GIS for effect, disease, and outbreak response

Thanks to Andrea for this post.

Public health needs are most often at the forefront of international discussion. Disease outbreaks need to be readily dealt with, as to minimize effects. The tragedy of epidemics is to great to risk. Proper planning, with up-to-date and useful information, is needed in any effective decision-making process. GIS has become an invaluable tool to address public health needs.

With the development of the Public Health Mapping and GIS program in 1993, the World Health Organization can now map disease outbreaks, assess epidemic risk and analyze epidemiological data. Analysis of spatial data in tabular format often misses details and trends in space. GIS has facilitated decision-making processes by creating a visual representation of disease to look at outbreak control, monitoring and management.

The roles of GIS in WHO’s Public Health Mapping and GIS program include: determining the geographic distribution of disease, analyzing spatial and temporal trends in disease, determining populations at risk and other risk factors, and planning resources, targets, intervention and monitoring needed to mitigate impacts of the disease.

GIS maps diseases outbreaks in relation to social and ecological variables that may factor into the spread of the disease, such as population demographics, the natural environment and existing health services. Visualization of the problem aids in targeting areas of greatest concern, for more effective disease treatment and control.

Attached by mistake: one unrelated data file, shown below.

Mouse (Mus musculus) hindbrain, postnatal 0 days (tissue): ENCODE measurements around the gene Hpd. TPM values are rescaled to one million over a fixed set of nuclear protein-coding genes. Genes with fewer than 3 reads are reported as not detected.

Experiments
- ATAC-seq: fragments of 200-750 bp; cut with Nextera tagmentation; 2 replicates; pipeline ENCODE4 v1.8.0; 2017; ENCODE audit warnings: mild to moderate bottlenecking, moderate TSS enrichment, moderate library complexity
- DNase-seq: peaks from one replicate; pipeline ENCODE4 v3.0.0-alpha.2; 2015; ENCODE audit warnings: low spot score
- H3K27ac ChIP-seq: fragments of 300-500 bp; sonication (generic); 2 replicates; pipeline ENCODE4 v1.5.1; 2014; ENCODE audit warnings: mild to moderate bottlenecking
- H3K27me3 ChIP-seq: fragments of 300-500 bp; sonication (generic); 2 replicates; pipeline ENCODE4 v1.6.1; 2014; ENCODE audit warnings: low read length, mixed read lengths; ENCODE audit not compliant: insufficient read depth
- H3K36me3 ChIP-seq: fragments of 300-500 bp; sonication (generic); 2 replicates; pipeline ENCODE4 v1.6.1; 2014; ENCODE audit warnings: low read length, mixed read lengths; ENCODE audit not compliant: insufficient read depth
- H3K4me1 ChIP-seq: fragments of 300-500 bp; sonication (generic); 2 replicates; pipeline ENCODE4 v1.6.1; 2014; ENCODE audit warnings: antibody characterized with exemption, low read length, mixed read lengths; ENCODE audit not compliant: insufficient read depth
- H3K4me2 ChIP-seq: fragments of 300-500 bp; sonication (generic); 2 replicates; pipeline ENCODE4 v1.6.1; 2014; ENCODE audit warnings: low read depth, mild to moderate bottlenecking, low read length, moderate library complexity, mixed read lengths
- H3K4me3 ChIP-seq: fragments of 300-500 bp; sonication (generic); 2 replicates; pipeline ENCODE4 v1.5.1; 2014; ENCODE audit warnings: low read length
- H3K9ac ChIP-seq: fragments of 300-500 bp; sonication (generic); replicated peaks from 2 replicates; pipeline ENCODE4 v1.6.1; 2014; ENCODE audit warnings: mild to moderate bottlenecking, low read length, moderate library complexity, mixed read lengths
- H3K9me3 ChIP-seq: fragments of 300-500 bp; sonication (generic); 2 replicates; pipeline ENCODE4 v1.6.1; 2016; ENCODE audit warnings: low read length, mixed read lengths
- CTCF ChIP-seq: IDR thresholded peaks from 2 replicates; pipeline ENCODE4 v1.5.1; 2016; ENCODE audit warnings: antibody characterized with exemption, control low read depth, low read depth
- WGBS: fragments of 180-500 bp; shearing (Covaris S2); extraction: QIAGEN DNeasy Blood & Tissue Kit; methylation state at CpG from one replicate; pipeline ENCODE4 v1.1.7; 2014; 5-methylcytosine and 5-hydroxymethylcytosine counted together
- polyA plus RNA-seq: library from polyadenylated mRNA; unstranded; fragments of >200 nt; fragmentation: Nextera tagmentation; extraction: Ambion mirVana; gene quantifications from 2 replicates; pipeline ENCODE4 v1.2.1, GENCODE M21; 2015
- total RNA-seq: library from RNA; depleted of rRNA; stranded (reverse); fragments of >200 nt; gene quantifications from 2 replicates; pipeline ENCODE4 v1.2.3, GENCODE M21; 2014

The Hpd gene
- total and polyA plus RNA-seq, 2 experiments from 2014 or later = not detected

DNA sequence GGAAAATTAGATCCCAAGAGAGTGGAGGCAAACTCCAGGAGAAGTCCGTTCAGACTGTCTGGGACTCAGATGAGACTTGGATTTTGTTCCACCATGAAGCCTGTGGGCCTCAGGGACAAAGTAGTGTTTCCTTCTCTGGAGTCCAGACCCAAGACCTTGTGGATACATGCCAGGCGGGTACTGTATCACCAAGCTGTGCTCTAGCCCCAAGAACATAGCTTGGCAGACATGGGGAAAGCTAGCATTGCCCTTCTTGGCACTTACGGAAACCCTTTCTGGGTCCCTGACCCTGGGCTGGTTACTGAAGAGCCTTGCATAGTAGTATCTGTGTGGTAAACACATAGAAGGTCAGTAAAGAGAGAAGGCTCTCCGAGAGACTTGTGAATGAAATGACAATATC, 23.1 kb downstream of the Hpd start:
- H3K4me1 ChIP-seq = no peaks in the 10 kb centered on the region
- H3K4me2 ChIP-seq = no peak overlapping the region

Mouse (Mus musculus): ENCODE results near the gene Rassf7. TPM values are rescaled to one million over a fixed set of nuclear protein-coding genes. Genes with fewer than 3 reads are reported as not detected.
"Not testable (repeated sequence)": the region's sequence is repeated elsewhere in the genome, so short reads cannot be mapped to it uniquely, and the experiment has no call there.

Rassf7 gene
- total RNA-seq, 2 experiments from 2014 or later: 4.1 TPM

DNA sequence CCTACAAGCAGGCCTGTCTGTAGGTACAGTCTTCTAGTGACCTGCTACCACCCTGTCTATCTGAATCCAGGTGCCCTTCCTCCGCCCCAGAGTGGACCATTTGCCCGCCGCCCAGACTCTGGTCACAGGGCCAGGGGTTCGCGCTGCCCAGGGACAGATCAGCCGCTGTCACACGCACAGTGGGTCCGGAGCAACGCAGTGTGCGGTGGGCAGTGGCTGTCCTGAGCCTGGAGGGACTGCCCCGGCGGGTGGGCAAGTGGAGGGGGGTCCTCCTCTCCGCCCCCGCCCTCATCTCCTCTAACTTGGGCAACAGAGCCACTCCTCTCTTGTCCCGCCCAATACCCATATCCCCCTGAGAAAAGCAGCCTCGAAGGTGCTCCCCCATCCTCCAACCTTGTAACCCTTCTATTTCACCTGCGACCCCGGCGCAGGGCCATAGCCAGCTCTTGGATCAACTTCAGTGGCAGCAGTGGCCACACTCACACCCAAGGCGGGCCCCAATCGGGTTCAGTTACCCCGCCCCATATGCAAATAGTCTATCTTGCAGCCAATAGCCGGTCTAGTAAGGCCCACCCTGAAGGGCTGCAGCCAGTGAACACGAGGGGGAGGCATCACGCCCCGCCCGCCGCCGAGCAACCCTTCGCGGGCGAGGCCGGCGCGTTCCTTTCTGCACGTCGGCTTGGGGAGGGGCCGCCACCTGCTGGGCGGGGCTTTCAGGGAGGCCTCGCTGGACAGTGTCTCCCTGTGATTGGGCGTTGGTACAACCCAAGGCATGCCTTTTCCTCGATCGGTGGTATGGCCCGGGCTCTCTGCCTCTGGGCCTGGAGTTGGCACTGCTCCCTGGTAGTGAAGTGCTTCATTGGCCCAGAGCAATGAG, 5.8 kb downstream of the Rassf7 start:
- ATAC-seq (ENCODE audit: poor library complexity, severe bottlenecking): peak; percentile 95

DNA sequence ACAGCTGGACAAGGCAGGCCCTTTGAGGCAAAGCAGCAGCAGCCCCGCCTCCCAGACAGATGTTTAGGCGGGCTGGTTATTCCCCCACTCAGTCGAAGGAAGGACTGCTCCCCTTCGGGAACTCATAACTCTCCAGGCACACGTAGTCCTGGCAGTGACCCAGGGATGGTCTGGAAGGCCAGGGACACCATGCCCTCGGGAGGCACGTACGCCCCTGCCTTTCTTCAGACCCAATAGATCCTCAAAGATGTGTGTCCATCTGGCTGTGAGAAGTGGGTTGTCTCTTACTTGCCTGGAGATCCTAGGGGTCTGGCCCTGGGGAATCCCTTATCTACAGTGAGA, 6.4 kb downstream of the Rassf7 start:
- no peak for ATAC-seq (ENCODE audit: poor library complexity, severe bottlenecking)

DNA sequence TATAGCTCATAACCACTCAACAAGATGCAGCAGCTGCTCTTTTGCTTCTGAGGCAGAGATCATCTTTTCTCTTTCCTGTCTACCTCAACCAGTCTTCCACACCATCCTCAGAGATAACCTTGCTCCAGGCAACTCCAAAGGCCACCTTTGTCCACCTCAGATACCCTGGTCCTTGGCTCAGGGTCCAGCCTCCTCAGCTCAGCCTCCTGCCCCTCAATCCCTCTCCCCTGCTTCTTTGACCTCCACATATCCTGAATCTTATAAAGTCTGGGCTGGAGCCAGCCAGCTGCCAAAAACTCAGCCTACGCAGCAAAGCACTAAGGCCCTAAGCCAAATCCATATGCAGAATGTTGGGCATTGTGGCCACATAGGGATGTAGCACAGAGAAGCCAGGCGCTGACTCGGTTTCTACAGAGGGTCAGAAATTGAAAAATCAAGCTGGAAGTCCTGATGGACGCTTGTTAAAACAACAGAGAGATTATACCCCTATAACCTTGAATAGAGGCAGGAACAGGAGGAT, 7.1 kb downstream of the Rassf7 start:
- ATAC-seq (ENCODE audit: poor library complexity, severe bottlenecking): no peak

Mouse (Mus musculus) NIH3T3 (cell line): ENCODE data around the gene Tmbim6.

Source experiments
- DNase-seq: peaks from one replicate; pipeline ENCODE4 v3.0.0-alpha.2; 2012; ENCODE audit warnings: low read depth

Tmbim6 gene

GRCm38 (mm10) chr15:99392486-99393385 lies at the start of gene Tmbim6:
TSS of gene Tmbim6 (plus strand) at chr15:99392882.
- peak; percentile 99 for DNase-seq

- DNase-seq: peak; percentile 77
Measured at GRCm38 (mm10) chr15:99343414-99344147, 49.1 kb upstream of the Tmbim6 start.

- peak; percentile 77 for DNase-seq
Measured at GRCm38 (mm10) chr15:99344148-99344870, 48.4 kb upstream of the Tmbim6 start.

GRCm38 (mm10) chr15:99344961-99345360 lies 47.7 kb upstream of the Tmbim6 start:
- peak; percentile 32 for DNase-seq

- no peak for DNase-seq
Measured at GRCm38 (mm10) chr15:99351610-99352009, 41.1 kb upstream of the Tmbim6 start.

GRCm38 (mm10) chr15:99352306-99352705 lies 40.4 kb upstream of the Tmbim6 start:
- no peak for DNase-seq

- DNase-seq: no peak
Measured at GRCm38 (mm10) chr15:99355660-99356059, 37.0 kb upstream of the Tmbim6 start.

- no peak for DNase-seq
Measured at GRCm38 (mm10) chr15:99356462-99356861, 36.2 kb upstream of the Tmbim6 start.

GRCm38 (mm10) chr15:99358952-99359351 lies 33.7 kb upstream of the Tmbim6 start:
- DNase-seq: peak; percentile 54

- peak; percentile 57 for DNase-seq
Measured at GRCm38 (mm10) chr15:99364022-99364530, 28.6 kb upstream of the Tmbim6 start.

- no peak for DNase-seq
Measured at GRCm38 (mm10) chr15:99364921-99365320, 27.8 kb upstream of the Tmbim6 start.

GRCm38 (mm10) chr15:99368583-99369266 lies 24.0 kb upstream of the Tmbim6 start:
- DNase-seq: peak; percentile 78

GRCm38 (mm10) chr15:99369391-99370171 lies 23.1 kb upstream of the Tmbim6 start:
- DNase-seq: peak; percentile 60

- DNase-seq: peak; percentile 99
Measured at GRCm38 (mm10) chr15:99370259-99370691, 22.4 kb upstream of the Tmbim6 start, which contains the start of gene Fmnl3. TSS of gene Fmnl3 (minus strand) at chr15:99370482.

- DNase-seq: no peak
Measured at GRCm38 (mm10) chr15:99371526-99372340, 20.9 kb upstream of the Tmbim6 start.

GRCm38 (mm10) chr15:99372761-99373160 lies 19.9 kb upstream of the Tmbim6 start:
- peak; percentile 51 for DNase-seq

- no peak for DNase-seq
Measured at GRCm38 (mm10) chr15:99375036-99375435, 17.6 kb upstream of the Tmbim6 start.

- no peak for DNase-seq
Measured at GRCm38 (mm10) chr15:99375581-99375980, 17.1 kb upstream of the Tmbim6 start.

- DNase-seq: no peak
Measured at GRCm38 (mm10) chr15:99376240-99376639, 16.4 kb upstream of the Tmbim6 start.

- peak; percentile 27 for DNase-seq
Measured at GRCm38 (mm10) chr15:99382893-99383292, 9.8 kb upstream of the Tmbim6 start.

Mapping of disease is not a new thing, but GIS can do this faster than ever before. The speed at with GIS can map the distribution of disease and the social and ecological that may play a role in the spread of the disease can get aid to the areas its most needed, fast. There is great hope in the fact that GIS can target areas that lack the health resources to deal with disease outbreak, making aid more readily available to those who do not have the basic, required health resources and to those in areas of high risk.

WHO’s HealthMapper describes applications of the Public Health Mapping and GIS program. Over 500 people in 70 countries have been trained to use GIS software; this has resulted in the mapping of HIV/AIDS risk worldwide, malaria spread in Ethiopia and post-tsunami relief in Indonesia. The visual representation of disease leads, not only to better and more prompt decision-making processes in disease control, but also to better public awareness and understanding of epidemics.

Check out WHO’s Global Atlas for interactive maps on disease distributions. The site also contains excellent encyclopedic descriptions of the use of GIS for health mapping.

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